Last spring we started raising bees. Because of the pandemic, our local beekeeper’s group (PCBA) didn’t their regular “Bee School,” so Beth and I muddled through on our own, courtesy of a “dummies guide” book, and lots of YouTube videos. We did okay. One of our two hives died out before winter, but the other not only made it through fine, but produced about 17 pounds of honey. (I never realized that honey is sold by weight, not volume.)
Bee school started and finished, and we got a package to replace the dead hive. It’s not unusual: many “beeks,” or beekeepers, have significant losses over the winter. The new bees (sorry not sorry) seem to be doing well.
Yesterday, when we came back from errands, my neighbor grabbed me to say that my bees had escaped into a tree on his front yard:
Swarms happen when the population gets too big for the space. The old queen flies off with a good portion of the population, and looks for a new home. It’s common for beekeeper’s to “capture” the swarm and bring it back. They are often also on call, like a volunteer “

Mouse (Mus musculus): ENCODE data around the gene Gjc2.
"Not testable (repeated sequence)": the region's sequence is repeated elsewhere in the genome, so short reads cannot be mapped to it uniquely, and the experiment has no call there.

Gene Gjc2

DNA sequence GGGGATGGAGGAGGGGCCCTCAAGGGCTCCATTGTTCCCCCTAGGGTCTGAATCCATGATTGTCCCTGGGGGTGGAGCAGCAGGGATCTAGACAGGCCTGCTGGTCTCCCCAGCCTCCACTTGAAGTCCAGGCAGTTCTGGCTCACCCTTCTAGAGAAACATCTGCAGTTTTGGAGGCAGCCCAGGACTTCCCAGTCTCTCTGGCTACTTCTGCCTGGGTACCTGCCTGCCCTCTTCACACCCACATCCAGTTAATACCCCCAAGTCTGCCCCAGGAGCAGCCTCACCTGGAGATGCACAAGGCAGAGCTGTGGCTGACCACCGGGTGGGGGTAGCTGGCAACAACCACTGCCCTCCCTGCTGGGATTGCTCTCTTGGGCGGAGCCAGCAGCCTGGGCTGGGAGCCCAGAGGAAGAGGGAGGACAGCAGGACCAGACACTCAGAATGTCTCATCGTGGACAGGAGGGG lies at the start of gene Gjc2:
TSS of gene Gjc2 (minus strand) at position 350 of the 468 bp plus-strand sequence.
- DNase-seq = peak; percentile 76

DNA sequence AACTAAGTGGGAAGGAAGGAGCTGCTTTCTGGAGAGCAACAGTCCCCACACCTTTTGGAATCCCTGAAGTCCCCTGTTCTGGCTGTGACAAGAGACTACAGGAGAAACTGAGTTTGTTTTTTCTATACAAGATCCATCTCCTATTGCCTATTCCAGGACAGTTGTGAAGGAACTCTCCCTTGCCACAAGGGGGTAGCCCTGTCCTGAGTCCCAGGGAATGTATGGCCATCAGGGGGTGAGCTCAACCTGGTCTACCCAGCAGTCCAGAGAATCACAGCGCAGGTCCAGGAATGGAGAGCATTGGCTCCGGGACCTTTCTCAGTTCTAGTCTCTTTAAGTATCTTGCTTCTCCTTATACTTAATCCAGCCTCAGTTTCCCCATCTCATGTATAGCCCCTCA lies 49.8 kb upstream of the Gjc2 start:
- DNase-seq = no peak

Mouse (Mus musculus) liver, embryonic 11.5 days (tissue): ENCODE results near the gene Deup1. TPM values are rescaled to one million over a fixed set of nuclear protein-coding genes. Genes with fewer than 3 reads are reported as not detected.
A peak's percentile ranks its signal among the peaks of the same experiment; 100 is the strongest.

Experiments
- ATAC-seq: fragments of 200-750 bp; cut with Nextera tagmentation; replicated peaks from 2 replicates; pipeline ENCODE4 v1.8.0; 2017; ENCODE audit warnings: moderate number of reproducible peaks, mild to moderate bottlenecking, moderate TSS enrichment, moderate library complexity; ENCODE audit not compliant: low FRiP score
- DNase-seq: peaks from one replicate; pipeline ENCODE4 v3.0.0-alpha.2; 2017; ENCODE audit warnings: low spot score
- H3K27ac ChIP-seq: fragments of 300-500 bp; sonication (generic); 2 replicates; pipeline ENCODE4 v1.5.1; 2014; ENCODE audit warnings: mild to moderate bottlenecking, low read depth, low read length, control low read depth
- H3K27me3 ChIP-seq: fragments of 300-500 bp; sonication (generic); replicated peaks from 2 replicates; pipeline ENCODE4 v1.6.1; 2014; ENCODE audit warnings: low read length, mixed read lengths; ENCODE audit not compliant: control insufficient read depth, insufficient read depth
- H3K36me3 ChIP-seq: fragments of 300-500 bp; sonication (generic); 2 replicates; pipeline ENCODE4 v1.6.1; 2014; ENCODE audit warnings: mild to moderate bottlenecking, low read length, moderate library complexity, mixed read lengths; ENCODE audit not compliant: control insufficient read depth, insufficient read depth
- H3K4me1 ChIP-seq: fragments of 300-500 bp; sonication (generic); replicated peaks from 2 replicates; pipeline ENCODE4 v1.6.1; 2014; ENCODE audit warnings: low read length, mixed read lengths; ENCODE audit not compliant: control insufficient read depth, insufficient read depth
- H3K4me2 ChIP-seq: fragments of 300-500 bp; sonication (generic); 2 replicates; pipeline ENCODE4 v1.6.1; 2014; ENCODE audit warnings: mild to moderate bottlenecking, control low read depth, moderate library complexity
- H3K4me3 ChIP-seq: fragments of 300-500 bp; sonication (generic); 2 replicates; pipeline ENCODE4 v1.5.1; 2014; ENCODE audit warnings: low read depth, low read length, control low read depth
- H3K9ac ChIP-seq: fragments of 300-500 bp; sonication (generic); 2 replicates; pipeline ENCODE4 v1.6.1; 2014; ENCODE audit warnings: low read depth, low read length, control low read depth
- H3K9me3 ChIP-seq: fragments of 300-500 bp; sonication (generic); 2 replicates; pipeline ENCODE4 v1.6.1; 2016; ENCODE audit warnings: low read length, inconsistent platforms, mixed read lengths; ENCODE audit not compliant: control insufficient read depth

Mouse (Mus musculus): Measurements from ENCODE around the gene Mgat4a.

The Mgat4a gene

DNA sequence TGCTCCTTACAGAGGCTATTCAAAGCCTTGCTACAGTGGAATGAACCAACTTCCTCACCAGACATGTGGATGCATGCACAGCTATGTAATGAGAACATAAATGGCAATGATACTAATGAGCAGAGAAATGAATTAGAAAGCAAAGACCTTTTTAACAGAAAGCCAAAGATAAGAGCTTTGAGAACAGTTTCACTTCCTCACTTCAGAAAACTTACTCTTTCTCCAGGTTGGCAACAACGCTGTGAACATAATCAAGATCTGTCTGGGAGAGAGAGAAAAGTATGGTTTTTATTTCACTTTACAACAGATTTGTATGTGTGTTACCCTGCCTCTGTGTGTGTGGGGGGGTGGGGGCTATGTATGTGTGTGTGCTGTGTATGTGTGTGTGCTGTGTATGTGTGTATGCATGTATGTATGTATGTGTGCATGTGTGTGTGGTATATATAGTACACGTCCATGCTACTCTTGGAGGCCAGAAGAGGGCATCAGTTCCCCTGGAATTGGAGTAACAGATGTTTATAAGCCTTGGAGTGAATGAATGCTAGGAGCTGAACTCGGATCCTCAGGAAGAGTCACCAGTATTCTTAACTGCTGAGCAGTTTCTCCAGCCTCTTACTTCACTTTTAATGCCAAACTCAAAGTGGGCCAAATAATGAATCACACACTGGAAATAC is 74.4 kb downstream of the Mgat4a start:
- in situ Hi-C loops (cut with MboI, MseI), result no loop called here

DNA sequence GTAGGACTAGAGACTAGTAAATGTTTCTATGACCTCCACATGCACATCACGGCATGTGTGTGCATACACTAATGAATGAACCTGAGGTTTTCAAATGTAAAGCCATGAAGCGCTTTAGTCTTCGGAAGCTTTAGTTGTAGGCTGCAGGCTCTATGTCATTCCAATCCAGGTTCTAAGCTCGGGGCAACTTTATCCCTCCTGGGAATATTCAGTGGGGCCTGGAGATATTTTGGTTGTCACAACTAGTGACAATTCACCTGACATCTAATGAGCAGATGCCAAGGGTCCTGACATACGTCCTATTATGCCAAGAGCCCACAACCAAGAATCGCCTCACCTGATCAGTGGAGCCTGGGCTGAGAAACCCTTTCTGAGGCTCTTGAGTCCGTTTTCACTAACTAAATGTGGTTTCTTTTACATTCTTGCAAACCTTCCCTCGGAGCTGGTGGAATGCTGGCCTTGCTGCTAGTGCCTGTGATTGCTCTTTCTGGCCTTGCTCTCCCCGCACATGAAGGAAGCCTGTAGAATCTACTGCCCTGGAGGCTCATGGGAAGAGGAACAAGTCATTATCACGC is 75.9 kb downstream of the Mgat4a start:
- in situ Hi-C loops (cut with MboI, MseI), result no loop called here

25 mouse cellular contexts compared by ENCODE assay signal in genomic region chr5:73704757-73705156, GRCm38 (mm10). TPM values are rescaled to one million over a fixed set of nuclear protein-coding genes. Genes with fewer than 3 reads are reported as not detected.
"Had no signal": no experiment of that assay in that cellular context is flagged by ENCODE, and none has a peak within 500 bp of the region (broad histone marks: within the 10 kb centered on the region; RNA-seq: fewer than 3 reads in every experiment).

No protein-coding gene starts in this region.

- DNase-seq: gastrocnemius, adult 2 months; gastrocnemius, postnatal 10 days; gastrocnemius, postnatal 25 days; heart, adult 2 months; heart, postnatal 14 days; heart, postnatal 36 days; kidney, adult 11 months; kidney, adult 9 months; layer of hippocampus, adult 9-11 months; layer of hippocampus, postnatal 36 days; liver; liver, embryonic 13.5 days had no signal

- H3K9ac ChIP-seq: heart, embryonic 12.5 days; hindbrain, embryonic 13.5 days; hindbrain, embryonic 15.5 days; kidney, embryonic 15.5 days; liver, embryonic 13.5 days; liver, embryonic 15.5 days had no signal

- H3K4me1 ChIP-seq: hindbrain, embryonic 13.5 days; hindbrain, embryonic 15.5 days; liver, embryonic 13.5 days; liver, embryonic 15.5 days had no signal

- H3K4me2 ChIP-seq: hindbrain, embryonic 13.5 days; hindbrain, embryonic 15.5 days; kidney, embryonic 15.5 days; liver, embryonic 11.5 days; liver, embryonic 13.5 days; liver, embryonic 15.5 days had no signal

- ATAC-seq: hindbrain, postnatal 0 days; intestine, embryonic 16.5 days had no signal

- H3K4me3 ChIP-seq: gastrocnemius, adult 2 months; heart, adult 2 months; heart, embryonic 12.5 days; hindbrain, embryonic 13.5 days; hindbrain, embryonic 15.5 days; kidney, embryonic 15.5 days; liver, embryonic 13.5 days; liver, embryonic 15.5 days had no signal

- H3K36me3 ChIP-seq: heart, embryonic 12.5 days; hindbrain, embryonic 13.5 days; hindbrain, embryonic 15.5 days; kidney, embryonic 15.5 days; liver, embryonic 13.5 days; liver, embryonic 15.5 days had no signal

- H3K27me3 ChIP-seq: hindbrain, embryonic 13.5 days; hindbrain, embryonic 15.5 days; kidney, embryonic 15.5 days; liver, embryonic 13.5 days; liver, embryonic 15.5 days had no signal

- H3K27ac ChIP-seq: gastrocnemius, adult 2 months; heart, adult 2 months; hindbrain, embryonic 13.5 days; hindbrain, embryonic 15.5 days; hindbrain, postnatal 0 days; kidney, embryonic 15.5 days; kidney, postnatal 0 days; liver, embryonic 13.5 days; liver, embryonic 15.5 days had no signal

animal insect control officer,” for when someone finds a swarm to come and safely remove it.
I donned my suit and the neighbors came to watch. Armed with a branch-trimming pole, I shook the cluster, and the bees fell into the box I had placed underneath. A few more shakes and I was sure that the queen was in the box. Waiting for several minutes, the bees followed her.
I brought the box to the backyard and shook the bees into a new hive box. After some buzzing around, the queen was inside and the rest of the bees calmed down and followed her in:
Once they had crawled down into the hive, I could put an interior lid, a “queen excluder” to keep her from crawling out and flying away, and a lid. You can see the lid in the lower-right corner of the picture. The box of bees on the left slowly emptied out as they crawled into the hive.
This was done yesterday around dusk. This morning, they’re happily buzzing next to their old location, and completely forgetting that the hive right next to them used to be their home.